The safety and economic impact of cefazolin versus nafcillin for the treatment of methicillin-susceptible Staphylococcus aureus bloodstream infections
Flynt LK, Kenney RM, Zervos MJ, and Davis SL. The safety and economic impact of cefazolin versus nafcillin for the treatment of methicillin-susceptible staphylococcus aureus bloodstream infections. Infect Dis Ther 2017; 6(2):225-231.
Infect Dis Ther
INTRODUCTION: Anti-staphylococcal penicillins are generally accepted as first-line therapy for methicillin-susceptible Staphylococcus aureus (MSSA) bacteremia, but their use may be limited by interstitial nephritis and acute kidney injury. Alternatives include first-generation cephalosporins including cefazolin.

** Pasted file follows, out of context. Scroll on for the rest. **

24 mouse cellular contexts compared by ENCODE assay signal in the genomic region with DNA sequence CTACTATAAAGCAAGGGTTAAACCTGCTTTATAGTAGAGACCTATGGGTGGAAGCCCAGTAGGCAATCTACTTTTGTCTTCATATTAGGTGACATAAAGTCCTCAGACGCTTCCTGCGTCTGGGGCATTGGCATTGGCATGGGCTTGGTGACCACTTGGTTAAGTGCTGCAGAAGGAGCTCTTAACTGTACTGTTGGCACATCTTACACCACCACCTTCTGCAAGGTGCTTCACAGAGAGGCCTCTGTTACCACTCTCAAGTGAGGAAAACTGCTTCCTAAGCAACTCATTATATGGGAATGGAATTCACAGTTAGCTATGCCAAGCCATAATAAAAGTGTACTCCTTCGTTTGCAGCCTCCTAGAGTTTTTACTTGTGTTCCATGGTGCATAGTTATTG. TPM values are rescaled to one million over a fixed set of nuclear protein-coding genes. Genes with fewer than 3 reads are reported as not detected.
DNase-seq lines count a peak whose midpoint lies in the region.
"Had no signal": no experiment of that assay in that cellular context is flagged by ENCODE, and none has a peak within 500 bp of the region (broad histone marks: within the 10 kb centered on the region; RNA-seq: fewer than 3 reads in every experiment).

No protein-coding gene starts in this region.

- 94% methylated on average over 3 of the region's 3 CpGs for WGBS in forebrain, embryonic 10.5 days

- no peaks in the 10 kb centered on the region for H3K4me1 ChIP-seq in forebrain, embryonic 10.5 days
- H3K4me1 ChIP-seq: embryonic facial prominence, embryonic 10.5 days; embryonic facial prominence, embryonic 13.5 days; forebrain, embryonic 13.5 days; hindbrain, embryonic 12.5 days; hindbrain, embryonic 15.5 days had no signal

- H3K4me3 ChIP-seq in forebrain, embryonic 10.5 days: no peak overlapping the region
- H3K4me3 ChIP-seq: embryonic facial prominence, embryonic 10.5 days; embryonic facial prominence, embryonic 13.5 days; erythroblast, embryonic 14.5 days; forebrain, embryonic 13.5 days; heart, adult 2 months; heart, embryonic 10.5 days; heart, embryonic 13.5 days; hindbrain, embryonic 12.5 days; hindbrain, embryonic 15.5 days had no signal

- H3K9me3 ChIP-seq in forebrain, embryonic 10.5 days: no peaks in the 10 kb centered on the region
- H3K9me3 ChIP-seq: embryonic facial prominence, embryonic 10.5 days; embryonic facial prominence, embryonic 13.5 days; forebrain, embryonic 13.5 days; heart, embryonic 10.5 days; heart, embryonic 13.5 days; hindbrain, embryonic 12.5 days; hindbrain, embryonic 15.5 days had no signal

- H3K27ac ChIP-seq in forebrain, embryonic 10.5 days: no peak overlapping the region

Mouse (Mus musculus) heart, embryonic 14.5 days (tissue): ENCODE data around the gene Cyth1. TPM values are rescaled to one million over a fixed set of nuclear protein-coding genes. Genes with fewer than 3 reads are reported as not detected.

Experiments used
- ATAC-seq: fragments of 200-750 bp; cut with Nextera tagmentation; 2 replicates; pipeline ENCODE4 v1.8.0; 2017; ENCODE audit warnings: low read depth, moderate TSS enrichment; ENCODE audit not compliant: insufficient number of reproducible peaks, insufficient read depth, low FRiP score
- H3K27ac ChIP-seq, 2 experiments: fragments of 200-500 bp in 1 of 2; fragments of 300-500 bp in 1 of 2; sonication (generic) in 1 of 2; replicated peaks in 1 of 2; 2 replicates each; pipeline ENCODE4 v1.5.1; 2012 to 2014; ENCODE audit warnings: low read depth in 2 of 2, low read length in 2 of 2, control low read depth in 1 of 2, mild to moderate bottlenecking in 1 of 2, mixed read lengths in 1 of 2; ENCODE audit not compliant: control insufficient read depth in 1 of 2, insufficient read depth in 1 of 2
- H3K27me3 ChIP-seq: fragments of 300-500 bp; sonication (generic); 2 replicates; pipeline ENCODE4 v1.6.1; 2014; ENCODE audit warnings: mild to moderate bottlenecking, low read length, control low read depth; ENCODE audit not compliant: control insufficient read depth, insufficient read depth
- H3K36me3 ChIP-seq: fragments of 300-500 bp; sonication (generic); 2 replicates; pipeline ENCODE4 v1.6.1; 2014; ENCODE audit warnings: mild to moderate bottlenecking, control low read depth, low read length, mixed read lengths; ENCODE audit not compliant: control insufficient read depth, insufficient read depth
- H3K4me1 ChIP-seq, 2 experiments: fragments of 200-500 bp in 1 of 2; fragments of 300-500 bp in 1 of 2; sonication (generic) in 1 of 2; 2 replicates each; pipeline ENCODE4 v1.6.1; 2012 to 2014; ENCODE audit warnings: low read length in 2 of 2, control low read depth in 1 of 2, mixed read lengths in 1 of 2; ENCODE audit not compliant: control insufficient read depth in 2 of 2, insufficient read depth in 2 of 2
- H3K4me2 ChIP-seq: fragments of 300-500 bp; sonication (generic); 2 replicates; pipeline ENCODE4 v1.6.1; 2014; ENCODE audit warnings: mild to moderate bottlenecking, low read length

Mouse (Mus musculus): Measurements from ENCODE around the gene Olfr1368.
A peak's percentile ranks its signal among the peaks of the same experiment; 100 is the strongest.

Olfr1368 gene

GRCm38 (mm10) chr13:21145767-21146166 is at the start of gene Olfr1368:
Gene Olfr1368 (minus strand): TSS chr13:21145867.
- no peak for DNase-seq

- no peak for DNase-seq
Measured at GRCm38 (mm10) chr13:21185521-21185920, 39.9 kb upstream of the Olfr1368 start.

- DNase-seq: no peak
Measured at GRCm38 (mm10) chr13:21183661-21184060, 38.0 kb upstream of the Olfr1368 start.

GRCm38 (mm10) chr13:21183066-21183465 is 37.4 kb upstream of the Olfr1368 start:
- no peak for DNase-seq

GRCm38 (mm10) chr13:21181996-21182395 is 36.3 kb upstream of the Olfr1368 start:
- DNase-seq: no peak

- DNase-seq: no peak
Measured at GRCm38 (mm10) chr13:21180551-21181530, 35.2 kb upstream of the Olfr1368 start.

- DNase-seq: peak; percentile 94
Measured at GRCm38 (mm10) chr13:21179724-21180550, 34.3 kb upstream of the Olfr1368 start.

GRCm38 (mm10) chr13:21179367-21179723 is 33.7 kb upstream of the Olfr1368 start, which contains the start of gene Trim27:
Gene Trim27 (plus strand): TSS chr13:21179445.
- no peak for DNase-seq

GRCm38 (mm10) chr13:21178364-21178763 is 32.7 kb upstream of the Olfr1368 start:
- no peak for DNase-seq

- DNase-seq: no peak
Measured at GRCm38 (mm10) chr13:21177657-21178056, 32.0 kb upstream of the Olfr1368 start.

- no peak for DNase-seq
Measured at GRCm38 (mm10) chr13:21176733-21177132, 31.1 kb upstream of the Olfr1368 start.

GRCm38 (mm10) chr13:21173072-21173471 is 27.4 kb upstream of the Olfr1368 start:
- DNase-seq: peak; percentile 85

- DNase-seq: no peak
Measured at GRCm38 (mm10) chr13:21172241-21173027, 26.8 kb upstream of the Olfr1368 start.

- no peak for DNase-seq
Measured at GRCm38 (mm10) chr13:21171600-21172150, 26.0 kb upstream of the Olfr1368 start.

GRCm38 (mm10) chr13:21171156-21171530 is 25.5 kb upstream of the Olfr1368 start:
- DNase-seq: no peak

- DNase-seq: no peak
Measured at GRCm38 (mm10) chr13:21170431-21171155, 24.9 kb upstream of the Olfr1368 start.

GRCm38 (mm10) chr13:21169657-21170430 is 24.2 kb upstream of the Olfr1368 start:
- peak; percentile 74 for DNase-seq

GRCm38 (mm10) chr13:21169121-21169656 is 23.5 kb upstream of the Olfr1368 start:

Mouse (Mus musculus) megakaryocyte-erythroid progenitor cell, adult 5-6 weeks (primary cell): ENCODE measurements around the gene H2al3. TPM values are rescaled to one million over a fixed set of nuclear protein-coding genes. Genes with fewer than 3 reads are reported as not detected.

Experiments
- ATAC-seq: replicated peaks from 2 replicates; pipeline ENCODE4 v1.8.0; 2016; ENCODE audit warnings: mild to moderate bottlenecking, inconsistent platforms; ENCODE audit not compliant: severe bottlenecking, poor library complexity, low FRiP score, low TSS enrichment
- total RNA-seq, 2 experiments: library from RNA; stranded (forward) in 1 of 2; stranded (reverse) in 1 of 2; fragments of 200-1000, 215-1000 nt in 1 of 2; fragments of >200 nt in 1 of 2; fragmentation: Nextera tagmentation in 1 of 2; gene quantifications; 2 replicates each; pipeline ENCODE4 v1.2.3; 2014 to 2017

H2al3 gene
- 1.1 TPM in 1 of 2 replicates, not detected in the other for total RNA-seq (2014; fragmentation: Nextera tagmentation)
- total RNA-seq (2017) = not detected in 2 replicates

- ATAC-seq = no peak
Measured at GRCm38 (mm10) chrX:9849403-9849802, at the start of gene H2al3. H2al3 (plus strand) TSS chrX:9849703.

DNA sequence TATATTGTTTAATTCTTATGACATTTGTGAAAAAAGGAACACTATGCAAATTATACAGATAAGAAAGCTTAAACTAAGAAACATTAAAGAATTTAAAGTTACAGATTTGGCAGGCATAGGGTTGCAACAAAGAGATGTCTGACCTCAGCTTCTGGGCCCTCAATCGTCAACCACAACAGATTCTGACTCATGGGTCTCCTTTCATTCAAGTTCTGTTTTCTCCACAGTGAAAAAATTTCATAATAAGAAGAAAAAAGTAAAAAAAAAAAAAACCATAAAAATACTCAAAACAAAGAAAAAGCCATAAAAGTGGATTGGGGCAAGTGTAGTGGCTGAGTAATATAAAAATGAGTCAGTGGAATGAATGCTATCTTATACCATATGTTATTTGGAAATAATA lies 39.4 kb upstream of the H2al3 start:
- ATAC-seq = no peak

METHODS: We conducted a retrospective cohort study to compare adverse effects and clinical outcomes among patients with MSSA bacteremia treated with cefazolin or nafcillin. The primary endpoint was acute kidney injury (AKI), defined as a 0.3 mg/dL or 50% increase from baseline.
RESULTS: Incidence of AKI was 27/82 (33%) versus 9/68 (13%) (p = 0.007) in the nafcillin and cefazolin arms, respectively. After adjusting for endocarditis and intensive care unit admission in multivariate logistic regression, nafcillin was an independent predictor of AKI [adj odds ratio (OR) = 2.74; 95% (CI) 1.1-6.6]. Patients who experienced AKI were more likely to have a prolonged intensive care unit stay.
CONCLUSION: Risk of nephrotoxicity is increased with nafcillin compared with cefazolin. Cefazolin should considered as a safer alternative to nafcillin for select patients with MSSA bacteremia.